We’re all acquainted with bad games. No, not the ones that are bad in a fun way, like the FMV catastrophes from decades past. Games that are just out and out bad. Something like Legendary on the 360 comes to mind. Games like that are a tragedy. It’s different when games are not only bad, but unoriginal. That’s the case with Serbian developer Cypronia.

Cypronia is the maker of fine titles as My Style Studio: Notebook (a notebook simulator), Cube Life: Island Survival, a whole cloth clone of Minecraft (because those are still coming out), and Angry Bunnies. You figure out what that one is.

There’s shameless, and then there’s shameless.

If you happen to be interested, Cypronia is offering 100 free games each week. All you have to do is follow them on Facebook and Twitter and snag a download code to be redeemed in the Nintendo eShop. They have been running this promotion since Easter and are actually behind on the number of codes they were scheduled to give away.

This might be just the time to jump on this offer! Who knows, you could have your very own FREE copy of My Style Studio: Notebook!

Joking aside, this kind of boldfaced copying of successful games is enough to turn a person’s stomach. Whenever there is success, there will always be someone on the sideline waiting to make a derivative version in hopes of snatching a quick buck. This kind of thing is slimy business yet it always seems to rear its head. When it’s video games, though, it feels so much worse.

Trying to repackage someone’s successful idea hits the video game world harder than it does other media, say, music or movies. Moreover, this kind of flooding is the kind of thing that cripples a young medium like video games. Have we all forgotten about the video game crash of 1983? That was an industry crash that was hailed the death of video games.  The market was so flooded with trash that people became fed up and simply stopped buying games.

Forbes ran an article outlining two of the main reasons why trying to rip off the success of others will not end in success for you. To my surprise, the fact that it is a greasy, sleazy thing to do is not one of them. Maybe it’s an implicit thing.


You  ne Them

You are not them, Forbes says, and they are not you. According to Forbes, Cypronia (or any game developer riding the coat tails of successful game makers) are not those game makers. Plain and simple.

Breaking this down a little, what this is saying is that while someone like Cypronia can make something that looks a lot like Minecraft, they don’t have the experience of someone like Notch. They don’t have the strength of personality, the contacts, or the network. The “secret sauce” of what made Minecraft become a titan was the innumerable number of tiny quirks that went into it. A newcomer can’t come close to understanding the years it took to lovingly craft a successful game.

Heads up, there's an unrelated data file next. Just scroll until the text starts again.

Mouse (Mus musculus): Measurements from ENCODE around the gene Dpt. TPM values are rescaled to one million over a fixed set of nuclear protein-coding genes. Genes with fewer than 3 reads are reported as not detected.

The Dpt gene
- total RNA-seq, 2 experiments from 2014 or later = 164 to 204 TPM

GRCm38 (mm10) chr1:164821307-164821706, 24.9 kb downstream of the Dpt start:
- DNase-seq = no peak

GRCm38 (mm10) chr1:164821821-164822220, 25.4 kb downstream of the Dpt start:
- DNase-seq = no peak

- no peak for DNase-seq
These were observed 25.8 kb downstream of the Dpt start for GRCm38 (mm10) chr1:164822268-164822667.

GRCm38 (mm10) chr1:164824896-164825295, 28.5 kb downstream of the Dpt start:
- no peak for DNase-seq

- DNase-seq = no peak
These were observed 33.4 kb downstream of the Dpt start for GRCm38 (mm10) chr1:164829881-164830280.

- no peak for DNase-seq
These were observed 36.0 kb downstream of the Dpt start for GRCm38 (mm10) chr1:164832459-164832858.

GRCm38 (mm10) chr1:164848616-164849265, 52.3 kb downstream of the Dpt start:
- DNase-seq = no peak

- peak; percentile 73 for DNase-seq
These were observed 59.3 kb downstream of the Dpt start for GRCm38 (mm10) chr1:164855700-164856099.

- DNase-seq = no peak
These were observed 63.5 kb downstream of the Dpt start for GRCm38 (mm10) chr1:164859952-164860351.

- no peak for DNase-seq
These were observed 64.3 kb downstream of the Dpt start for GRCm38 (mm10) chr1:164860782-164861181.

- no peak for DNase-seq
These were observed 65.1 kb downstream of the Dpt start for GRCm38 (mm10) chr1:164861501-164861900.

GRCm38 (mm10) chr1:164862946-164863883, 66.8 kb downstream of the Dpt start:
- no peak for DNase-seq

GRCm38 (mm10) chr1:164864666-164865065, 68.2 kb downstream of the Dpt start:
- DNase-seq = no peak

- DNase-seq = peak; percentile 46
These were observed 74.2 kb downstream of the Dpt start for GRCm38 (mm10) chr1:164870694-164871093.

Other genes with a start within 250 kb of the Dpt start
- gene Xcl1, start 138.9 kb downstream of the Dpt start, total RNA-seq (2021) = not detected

They ne You

In addition to Cypronia not being the other guy, the other guy is not Cypronia. This is the simple lesson we’ve been taught since grade school. A business trying to force itself into a standard model so that it can be successful just doesn’t work. Still, you see it every day on Steam’s new releases page and in the app store.

Trying to fit yourself into another person’s model is not only a jack move to them, it hurts you, too. You can’t fit a square peg into a round hole. To go back to the “secret sauce” motif, Notch used his skills to start a grassroots movement that Cypronia can’t approach. But Cypronia no doubt has a completely different blend of sauce that Notch doesn’t have. Maybe someone on their staff is an excellent writer. Or maybe someone is a really good composer. They could have made the next narrative driven art came. It doesn’t matter now, though, because they sacrificed what made them special to try to recreate Minecraft.


After school special

In a way, I can understand the allure of jumping on the bandwagon of popular games. When you see something that people really like, and you like yourself, it’s easy to say “Whoa, I should do that! But in the end, not to sound like an after-school special, just be yourself.

Crafting your own niche and polishing it to a mirror sheen is what will make your product stand out to audiences, and buy you credibility with them. It’s how games like Minecraft and Angry Birds became popular.

It’s no doubt intimidating to swim in an ocean of innovative game developers. Knowing that you’ll need to work hard to make a unique product has got to be a scary thing. But in the end, that’s what makes video games such a great industry. If you can’t take the heat, get out of the kitchen.

Send this to a friend